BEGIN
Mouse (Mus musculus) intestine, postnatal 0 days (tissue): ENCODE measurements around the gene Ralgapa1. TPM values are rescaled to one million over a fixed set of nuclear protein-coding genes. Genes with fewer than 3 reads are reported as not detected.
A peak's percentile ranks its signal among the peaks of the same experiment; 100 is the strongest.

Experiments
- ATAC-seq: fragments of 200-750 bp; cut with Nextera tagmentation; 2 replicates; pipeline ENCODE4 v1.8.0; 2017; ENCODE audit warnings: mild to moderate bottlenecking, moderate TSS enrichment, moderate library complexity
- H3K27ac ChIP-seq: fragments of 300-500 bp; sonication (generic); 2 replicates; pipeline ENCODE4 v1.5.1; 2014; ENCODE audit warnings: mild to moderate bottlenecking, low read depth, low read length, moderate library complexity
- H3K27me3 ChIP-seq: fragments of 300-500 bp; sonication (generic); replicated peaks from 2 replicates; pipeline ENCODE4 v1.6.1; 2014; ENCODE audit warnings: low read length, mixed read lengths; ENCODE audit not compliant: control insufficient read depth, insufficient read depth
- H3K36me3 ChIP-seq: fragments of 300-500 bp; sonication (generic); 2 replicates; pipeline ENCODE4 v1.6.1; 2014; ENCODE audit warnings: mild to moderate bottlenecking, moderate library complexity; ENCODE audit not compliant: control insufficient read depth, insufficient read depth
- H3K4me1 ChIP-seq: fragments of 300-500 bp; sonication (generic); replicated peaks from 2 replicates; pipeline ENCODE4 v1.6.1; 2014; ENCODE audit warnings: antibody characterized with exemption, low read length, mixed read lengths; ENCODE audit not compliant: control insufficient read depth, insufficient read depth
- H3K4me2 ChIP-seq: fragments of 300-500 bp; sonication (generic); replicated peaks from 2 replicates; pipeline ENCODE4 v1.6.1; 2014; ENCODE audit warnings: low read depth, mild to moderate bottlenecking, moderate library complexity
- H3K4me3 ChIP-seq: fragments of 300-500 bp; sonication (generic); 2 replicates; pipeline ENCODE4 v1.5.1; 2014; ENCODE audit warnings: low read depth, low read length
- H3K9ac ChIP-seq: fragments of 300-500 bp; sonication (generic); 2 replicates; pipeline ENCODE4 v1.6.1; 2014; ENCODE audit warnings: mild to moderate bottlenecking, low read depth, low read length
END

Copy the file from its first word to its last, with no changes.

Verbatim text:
Mouse (Mus musculus) intestine, postnatal 0 days (tissue): ENCODE measurements around the gene Ralgapa1. TPM values are rescaled to one million over a fixed set of nuclear protein-coding genes. Genes with fewer than 3 reads are reported as not detected.
A peak's percentile ranks its signal among the peaks of the same experiment; 100 is the strongest.

Experiments
- ATAC-seq: fragments of 200-750 bp; cut with Nextera tagmentation; 2 replicates; pipeline ENCODE4 v1.8.0; 2017; ENCODE audit warnings: mild to moderate bottlenecking, moderate TSS enrichment, moderate library complexity
- H3K27ac ChIP-seq: fragments of 300-500 bp; sonication (generic); 2 replicates; pipeline ENCODE4 v1.5.1; 2014; ENCODE audit warnings: mild to moderate bottlenecking, low read depth, low read length, moderate library complexity
- H3K27me3 ChIP-seq: fragments of 300-500 bp; sonication (generic); replicated peaks from 2 replicates; pipeline ENCODE4 v1.6.1; 2014; ENCODE audit warnings: low read length, mixed read lengths; ENCODE audit not compliant: control insufficient read depth, insufficient read depth
- H3K36me3 ChIP-seq: fragments of 300-500 bp; sonication (generic); 2 replicates; pipeline ENCODE4 v1.6.1; 2014; ENCODE audit warnings: mild to moderate bottlenecking, moderate library complexity; ENCODE audit not compliant: control insufficient read depth, insufficient read depth
- H3K4me1 ChIP-seq: fragments of 300-500 bp; sonication (generic); replicated peaks from 2 replicates; pipeline ENCODE4 v1.6.1; 2014; ENCODE audit warnings: antibody characterized with exemption, low read length, mixed read lengths; ENCODE audit not compliant: control insufficient read depth, insufficient read depth
- H3K4me2 ChIP-seq: fragments of 300-500 bp; sonication (generic); replicated peaks from 2 replicates; pipeline ENCODE4 v1.6.1; 2014; ENCODE audit warnings: low read depth, mild to moderate bottlenecking, moderate library complexity
- H3K4me3 ChIP-seq: fragments of 300-500 bp; sonication (generic); 2 replicates; pipeline ENCODE4 v1.5.1; 2014; ENCODE audit warnings: low read depth, low read length
- H3K9ac ChIP-seq: fragments of 300-500 bp; sonication (generic); 2 replicates; pipeline ENCODE4 v1.6.1; 2014; ENCODE audit warnings: mild to moderate bottlenecking, low read depth, low read length